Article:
My Perspective on Gay Marriage Legalization

Same-sex marriage is surely a highly complicated and emotionally-charged issue. I’ve seen debate escalate lately, since the state of North Carolina has an amendment on their ballot this week that would reinforce their legal stance against same-sex marriage. Though I am a Texan now (praise the Lord), I was born and raised in North Carolina, and have quite a few North Carolinians I am connected with personally and through social media, so I’ve seen the topic come up frequently this week.

It goes almost without saying that when something is legalized, citizens perceive that legalization as a moral endorsement of the practice. Morality is indeed legislated in our country, despite claims of separation of religion and state. Marriage itself is a religious institution. Civil unions are not. The government really does not have the right to rule on the former, but the latter is certainly within its domain. This is a moot point, I suppose, and I don’t have the space to go off on that particular tangent.

Unfortunately, individual motives for supporting OR opposing the legalization of same-sex marriage are frequently misguided in and of themselves. I, as a Christian, certainly do not feel that I have the right to force my moral convictions on another person. Period. BUT, as a Christian, I do have the biblically-mandated moral duty to LOVE my fellow man by warning him of the horrible ramifications of sin, ANY KIND OF SIN. Therefore, I am obligated to promote moral truth by opposing government legislation that communicates the idea that the action in question is morally acceptable.

If I simply say, “live and let live,” “no skin off my nose,” or “to each his own,” I am essentially saying that I do not love my fellow man enough to try and protect him from actions that I believe will certainly lead to his spiritual and psychological destruction. By opposing government efforts to legalize (therefore morally endorse) a practice that I feel deeply hurts my fellow man, I am loving, not hating. I am also not judging the person, I am judging the moral status of the behavior.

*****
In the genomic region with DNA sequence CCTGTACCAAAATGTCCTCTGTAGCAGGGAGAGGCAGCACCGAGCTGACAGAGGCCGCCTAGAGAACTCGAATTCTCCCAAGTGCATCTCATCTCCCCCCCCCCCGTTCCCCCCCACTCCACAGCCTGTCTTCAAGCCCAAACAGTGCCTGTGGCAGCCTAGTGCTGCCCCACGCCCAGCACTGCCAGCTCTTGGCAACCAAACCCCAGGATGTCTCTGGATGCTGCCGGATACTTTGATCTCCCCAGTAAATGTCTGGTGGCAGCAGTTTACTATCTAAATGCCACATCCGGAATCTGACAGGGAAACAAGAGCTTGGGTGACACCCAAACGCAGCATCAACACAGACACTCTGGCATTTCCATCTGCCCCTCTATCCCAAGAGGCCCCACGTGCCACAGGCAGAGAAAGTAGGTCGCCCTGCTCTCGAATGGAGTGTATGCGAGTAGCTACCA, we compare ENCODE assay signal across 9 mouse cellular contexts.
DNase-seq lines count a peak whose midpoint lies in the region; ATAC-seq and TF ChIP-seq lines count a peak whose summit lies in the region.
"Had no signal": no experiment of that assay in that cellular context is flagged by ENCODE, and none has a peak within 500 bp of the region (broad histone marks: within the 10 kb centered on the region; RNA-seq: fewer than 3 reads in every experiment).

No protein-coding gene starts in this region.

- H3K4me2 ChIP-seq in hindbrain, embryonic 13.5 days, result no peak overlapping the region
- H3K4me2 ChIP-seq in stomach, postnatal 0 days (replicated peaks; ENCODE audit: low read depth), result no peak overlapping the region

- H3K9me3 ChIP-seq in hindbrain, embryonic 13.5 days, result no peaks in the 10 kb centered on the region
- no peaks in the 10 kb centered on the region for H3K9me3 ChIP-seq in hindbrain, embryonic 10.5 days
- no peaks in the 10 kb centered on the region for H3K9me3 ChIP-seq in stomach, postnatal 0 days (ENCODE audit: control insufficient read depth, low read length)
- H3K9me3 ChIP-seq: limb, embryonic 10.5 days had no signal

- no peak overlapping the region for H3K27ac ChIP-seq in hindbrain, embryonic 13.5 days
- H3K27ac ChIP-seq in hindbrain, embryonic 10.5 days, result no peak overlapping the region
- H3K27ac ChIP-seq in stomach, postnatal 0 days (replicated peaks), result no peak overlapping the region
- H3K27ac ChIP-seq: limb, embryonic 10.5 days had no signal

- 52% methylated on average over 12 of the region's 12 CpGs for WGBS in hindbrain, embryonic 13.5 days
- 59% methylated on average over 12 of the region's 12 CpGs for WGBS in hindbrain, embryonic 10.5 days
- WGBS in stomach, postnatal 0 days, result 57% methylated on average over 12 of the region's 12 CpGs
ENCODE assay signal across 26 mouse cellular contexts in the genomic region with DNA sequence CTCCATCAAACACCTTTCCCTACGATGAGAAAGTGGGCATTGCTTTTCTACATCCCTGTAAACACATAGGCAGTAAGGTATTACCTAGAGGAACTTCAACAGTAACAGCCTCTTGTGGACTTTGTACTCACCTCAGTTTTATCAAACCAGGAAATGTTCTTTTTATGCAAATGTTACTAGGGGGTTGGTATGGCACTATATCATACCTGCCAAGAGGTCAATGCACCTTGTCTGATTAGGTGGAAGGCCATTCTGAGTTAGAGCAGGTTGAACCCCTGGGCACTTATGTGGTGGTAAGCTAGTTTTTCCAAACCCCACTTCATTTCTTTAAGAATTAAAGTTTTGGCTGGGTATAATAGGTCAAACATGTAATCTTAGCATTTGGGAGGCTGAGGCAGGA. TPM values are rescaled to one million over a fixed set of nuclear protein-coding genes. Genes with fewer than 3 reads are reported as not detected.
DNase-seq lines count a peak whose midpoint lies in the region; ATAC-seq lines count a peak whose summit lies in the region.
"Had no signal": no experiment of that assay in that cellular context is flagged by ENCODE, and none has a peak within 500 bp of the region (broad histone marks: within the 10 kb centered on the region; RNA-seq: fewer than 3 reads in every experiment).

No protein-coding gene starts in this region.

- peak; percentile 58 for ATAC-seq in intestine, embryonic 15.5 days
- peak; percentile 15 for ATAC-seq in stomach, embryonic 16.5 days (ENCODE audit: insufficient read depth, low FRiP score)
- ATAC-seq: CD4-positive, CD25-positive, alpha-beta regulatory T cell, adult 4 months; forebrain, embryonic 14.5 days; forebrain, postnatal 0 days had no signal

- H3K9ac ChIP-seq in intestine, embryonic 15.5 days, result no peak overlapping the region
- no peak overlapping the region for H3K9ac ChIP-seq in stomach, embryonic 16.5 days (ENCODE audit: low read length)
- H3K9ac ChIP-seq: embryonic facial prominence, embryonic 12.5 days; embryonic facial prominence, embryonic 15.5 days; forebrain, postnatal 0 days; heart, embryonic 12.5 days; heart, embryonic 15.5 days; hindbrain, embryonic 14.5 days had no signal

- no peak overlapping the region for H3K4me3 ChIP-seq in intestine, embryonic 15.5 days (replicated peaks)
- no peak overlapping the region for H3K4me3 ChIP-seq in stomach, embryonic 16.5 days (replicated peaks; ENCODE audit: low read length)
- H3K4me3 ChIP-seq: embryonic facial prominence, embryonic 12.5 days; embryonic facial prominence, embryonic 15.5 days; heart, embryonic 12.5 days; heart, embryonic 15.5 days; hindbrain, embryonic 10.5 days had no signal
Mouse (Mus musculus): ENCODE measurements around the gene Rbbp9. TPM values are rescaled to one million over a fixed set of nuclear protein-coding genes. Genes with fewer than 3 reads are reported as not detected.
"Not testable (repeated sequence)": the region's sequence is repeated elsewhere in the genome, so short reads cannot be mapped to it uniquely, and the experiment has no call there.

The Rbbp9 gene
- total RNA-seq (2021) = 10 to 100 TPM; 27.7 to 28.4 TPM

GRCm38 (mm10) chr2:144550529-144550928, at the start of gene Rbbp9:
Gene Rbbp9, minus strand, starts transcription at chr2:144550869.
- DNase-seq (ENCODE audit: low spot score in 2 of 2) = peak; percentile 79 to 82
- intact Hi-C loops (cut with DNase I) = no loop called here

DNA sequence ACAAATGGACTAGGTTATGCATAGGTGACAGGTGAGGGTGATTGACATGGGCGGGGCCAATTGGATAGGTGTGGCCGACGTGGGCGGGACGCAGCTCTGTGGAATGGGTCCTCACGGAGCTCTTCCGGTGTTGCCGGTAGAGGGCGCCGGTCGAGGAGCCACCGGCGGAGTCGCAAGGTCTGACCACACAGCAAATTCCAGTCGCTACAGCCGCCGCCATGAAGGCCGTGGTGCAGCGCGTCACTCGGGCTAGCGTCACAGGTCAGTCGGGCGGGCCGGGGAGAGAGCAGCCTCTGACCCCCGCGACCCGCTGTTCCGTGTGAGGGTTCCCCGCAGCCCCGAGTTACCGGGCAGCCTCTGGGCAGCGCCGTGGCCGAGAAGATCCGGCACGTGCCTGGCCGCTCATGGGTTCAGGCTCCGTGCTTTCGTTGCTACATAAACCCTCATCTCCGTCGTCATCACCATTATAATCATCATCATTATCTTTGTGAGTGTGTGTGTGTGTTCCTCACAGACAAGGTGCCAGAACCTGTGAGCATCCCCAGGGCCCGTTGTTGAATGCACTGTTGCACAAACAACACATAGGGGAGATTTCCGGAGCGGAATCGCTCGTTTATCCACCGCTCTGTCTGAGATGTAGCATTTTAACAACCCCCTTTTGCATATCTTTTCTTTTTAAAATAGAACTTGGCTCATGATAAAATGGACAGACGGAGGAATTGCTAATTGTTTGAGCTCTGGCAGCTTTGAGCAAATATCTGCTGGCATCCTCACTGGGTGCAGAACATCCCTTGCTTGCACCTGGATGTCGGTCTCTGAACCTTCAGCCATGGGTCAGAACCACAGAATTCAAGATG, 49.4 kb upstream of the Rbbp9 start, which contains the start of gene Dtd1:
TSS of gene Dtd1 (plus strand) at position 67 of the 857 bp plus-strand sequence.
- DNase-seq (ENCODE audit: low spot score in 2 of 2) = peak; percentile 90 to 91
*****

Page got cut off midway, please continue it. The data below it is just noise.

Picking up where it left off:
Now, I am under no illusion that homosexual activity is curbed by the illegalization of gay marriage. But at least there is not an unspoken message being sent by the government that effectively eases the conscience of one participating in the behavior. I firmly believe that as morally-aware beings, our conscience affects our choices, though surely we don’t always listen to it as we should.

Billy Graham was once questioned about the morality of homosexuality (see The Leadership Secrets of Billy Graham by Herold Myra and Marshall Shelley). The interviewer asked him what he would do if he had a child who was gay. Billy responded, “Why, I would love that one even more.”


SIDE NOTE: I’ve often seen the rebuttal, “You say the Bible teaches against homosexuality. Well, it also teaches that we should stone disobedient children. I don’t see you doing that!” This is a misunderstanding of Scripture, actually. President Obama committed the same fallacy. I will refer my readers to this article, which explains this very well:

I would like to close by saying that I do not believe sexual orientation lessens a person’s value. All of us are created in the image of God, though we are all fallen, sinful creatures. NO sin is acceptable, and NO sin should be promoted, directly or indirectly. ALL men are precious in God’s sight, and we should go to great lengths to love ALL of them to the best of our God-given ability.

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